Today I am grateful for pizza with friends.

17 October 2010


This weekend I had a trip to Rome (talking about exhibiting up there, among other things) and then an art exhibition opening in Sora... and another invitation to exhibit. If only I had time to paint...

I took a wrong turn coming out of Sora and got horribly lost just on dark. Suddenly one of those navigation thingies looks like a good idea.


On Saturday night I met some really interesting people, some of whom work for FAO and were in Rome representing their various countries. Sunday morning saw a big Run for Food in Rome. I didn't run it, but it set me to thinking how little we (I?) know about what goes on in the world. The main FAO website is here (click). There is a lot of interesting reading on the website and its links.


The Wallace Gallery opening was a huge success, and I have had an email from a visitor saying how wonderful the exhibition space is. Well done Wallace Gallery supporters. You have done us proud!

Today I am grateful for people with vision.

14 October 2010

been a bit busy

...out and about with Canadians, photos to follow.

Then came a few other things that needed attending to, some teaching, some learning, some being a local, and today I have given myself the afternoon off! Siesta time...

Today I am grateful for comfortable silence.

9 October 2010

brighter and brighter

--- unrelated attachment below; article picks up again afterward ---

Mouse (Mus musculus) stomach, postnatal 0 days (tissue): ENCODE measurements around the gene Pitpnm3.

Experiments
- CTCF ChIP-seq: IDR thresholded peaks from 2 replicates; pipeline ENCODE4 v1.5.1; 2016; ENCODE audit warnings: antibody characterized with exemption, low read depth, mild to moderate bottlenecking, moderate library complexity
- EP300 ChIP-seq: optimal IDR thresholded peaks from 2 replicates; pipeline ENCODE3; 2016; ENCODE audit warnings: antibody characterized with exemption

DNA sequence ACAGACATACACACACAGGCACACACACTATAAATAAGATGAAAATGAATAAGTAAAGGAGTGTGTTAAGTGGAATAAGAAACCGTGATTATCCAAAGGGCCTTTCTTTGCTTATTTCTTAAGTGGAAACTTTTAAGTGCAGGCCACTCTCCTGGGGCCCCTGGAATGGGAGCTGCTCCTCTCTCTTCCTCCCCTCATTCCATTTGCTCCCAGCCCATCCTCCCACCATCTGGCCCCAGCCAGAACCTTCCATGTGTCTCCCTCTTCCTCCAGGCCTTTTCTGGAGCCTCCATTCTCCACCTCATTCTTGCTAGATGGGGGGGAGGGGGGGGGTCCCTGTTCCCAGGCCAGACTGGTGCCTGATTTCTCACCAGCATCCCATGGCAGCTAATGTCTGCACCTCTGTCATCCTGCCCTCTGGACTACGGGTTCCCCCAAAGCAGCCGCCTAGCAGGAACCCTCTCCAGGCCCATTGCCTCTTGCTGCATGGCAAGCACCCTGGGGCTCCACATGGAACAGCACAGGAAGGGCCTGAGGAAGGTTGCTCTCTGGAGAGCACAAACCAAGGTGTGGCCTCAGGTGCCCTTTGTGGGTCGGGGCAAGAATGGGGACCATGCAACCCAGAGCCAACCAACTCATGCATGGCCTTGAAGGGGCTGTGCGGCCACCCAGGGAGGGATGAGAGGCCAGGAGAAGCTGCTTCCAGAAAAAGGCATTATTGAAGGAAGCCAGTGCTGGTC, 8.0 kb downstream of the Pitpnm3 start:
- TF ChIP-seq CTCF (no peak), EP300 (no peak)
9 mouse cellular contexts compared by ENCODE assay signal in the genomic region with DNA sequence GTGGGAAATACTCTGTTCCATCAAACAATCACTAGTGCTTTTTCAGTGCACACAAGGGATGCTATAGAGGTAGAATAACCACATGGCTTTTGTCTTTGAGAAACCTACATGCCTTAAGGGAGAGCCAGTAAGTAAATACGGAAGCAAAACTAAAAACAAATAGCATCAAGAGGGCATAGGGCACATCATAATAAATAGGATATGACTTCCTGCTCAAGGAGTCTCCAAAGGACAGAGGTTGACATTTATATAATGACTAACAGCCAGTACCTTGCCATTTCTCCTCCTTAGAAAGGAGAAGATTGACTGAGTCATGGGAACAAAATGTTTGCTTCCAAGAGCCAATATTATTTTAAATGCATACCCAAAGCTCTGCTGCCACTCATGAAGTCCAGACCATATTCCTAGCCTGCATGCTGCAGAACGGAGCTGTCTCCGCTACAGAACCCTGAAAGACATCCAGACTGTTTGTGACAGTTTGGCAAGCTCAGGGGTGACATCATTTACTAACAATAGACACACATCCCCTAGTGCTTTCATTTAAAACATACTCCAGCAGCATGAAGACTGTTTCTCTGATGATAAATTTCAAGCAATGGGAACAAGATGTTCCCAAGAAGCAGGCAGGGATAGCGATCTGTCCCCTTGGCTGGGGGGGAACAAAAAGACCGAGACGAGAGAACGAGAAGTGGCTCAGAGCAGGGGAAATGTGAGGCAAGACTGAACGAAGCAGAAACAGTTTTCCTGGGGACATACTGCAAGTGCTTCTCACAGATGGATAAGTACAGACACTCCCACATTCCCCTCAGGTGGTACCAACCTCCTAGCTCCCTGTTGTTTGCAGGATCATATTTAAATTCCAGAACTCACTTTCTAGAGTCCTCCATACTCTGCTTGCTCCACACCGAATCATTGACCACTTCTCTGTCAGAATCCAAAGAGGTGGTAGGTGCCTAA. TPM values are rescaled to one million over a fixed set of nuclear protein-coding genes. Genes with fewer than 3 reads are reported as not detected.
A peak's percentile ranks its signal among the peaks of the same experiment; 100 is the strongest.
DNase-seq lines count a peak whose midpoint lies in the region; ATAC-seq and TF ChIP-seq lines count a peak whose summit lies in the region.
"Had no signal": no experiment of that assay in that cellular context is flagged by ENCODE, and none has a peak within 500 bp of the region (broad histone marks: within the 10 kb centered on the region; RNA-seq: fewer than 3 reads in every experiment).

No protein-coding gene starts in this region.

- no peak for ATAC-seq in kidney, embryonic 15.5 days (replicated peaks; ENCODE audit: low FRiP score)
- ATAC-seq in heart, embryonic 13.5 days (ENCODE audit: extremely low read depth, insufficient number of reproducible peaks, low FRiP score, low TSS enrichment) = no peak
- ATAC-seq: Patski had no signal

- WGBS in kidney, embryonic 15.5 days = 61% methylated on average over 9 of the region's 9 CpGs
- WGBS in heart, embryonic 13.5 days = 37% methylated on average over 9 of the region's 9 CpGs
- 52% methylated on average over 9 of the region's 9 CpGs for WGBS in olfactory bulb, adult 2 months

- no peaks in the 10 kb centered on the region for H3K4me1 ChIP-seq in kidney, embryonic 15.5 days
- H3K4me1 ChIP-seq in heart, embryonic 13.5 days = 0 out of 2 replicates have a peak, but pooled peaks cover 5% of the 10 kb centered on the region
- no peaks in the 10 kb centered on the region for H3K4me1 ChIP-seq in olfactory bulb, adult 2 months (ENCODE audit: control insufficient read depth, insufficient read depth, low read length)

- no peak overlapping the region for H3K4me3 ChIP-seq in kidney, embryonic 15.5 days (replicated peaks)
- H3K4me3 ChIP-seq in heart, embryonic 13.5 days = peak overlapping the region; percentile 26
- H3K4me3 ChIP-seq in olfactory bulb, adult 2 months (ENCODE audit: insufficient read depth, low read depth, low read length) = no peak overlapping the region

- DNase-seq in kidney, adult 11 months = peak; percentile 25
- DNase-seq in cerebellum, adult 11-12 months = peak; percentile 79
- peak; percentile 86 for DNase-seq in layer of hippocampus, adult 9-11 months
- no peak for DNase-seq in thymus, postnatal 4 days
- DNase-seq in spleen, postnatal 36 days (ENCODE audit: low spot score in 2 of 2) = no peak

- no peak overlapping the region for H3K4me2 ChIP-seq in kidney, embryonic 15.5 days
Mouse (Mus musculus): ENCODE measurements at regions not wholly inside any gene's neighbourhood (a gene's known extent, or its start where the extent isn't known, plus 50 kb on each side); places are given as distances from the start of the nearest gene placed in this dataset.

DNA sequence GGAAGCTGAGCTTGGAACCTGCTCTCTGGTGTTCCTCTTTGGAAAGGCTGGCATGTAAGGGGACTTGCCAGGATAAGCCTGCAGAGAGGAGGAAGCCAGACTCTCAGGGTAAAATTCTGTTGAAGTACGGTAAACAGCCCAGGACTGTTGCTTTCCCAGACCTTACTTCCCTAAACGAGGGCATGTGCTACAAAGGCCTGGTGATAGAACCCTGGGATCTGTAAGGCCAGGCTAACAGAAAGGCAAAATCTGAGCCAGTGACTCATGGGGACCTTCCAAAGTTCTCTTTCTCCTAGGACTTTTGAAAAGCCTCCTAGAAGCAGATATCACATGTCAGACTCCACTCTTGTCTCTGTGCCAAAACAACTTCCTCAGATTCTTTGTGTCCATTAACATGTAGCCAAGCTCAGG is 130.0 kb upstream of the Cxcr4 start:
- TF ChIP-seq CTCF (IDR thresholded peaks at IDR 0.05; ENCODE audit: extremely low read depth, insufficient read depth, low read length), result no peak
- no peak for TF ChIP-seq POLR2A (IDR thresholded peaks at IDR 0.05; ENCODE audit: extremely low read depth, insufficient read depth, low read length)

In New Zealand it is Sunday. Happy birthday Jude! I know you don't read my blog, but heck, the big 50 has to be recorded somewhere :-) Welcome to the top of the hill... the view is great and the slopes are gentle!

Anna, you don't even know I have a blog, but happy birthday to you as well.

And the day after... have a great day, mate.

This evening I am grateful for things to celebrate!

sometime soon

I'll get around to loading a few photographs. Maybe.

In the meantime it is enough to say that autumn is beautiful, work is coming in although some has been cancelled as a direct result of the poorer economy, and I seem to be spending every cent I earn which is not really a good thing!

But... there is work, there are good and loyal clients and happy students, and the sun shines somewhere every day (lately it has been here...)

In the news today four Italian soldiers have been killed and one badly wounded in Afghanistan. An old man who lived alone in a very expensive hilltop town outside Rome was found dead... seven years after the event. His once immaculate grounds were overgrown and jungle-like and the place was deteriorating... and nobody noticed until leaking water became a problem. How high was his security wall, I wonder? How can it be that noone even asked about him? No man is an island...